Things look different when the software has been commissioned, for example a company has ordered this to an external developer or to a software company. In this case according to Bulgarian Law the copyright is held by the author (i.e. the developer) unless in the contract for commissioning the parties have agreed that the client will be the rightholdervi. Even if copyright remains with the author, however, the Law introduces a presumption that the commissioning party is entitled to use the work without the permission of the author for the purpose, for which it has been ordered, unless otherwise is agreedvii. It happens that the contract does not have terms regarding copyright, i.e. there is no “otherwise agreed” by the parties, in which case the general rule applies. The latter used to raise a number of questions to academics and courts, and namely whether the commissioning party has an exclusive or non-exclusive right to use the works, whether this right is limited by term and territory and whether the “otherwise agreed” has to be a provision in the contract for commissioning or could be set out in another contract. The answers to these questions are of particular importance, because the difference between exclusive and non-exclusive right of use is that if the first is granted only the client will be entitled to exploit the product, while the non-exclusive right entitles the author to use it together with him, as well as to grant rights to third parties. Moreover, only the owner and the exclusive user may claim damages for infringement of their copyright before the court. In previous legal cases Bulgarian courts and arbitral tribunals held that in the absence of “otherwise agreed” the commissioning party who assigned the development of computer program had the non-exclusive right to use it for a period of 3 years. Judgment of the Supreme Cassation Court of May 13, 2016 reverses such case-law and gives answers to the controversial questions, which are mandatory for the first instance and the appeal courts. The Supreme Cassation Court (SCC) ruled that if there is nothing agreed in the contract for commissioning, the client has an exclusive right to use the material result without permission of the author for the purpose for which it has been ordered. It also follows from the Judgment of SCC that this right is not limited by term. The parties, however, may agree on other terms and conditions in the contract, such as non-exclusive right of use, a limited period or territory, or other restrictions for the commissioning party. According to SCC the “otherwise agreed” could be a clause in the contract for commissioning or provided in another contract, which re-arranges the relationship of the parties. Last but not least, SCC confirms that the use of the work under the contract for commissioning should be against consideration, even if such has not been agreed in the contract.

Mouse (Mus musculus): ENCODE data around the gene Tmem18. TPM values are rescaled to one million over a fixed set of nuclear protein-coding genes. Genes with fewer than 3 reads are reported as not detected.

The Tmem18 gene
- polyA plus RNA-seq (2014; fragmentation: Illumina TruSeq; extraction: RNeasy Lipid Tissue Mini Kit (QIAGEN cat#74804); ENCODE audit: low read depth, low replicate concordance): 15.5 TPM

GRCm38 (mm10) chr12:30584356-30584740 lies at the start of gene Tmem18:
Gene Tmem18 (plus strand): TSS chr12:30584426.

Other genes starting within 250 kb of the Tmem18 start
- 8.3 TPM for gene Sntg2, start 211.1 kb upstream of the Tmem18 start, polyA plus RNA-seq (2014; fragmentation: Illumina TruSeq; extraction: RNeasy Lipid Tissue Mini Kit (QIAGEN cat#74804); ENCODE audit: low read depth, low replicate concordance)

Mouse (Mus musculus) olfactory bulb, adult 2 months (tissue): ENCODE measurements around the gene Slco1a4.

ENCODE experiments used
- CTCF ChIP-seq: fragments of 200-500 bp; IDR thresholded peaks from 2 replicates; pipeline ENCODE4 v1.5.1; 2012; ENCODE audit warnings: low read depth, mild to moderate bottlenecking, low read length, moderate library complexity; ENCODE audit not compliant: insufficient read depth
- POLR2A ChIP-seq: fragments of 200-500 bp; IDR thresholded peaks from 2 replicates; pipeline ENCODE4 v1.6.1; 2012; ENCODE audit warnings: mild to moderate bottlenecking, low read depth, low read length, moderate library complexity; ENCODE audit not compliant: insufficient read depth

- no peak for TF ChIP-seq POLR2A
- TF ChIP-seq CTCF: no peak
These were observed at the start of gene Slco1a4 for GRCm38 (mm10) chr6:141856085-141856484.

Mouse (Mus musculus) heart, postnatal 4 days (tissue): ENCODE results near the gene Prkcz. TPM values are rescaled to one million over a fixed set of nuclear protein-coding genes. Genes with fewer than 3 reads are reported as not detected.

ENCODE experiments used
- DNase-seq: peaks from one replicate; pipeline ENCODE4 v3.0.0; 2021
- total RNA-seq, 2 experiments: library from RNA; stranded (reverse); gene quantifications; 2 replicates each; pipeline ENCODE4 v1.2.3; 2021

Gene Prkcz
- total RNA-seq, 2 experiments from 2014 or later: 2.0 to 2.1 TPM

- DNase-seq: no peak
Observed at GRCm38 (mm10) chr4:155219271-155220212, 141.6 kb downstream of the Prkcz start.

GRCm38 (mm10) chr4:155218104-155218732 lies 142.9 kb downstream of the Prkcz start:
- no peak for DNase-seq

In our view SCC has been quite categorical and ultimate in its position which could hardly be grounded under the effective Bulgarian legislation. We find a good example in the English case law, where in the absence of express provision in the contract, the court may rule that there are implied terms of either assignment or licence of the copyright in favour of the commissioning partyviii. The test is what is the necessity of the client in relation to the exploitation of the copyrighted work in the circumstances – whether he will be satisfied only with the right to use it, or he has to be the owner in order to be eligible to benefit from the commissioned work. Relevant factors would be the price paid under the contract and the impact on the contractor, and namely whether the intention of the parties was the contractor to exploit the work. Certainly, we should not forget that the Bulgarian courts do not have freedom to create the rule of law, as it is in common law systems, however, they can make an interpretation of legal provisions which becomes mandatory. Ultimately, authors of software and their clients are advised to define expressly their rights in the contract.
McGregor & Partners
The article has been published in Bulgarian, in Capital Daily: www.capital.bg
i Directive2009/24/EC of the European Parliament and of the Council of 23 April 2009 on the legal protection of computer programs
iiBezpečnostní softwarová asociace – Svaz softwarové ochrany v Ministerstvo kultury, Case C-393/09 Judgment 2010 (CJEU)
iiiSAS Institute Inc. v World Programming Ltd., Case C-406/10 Judgment 2012 (CJEU)
ivArticle 14 of the Law on Copyright and Related Rights
vArticle 2, point 3 of Directive 2009/24/ЕО
viArticle 42 (1) of the Law on Copyright and Related Rights
viiArticle 42 (2) of the Law on Copyright and Related Rights
viiiRobin Ray v Classic FM  FSR 622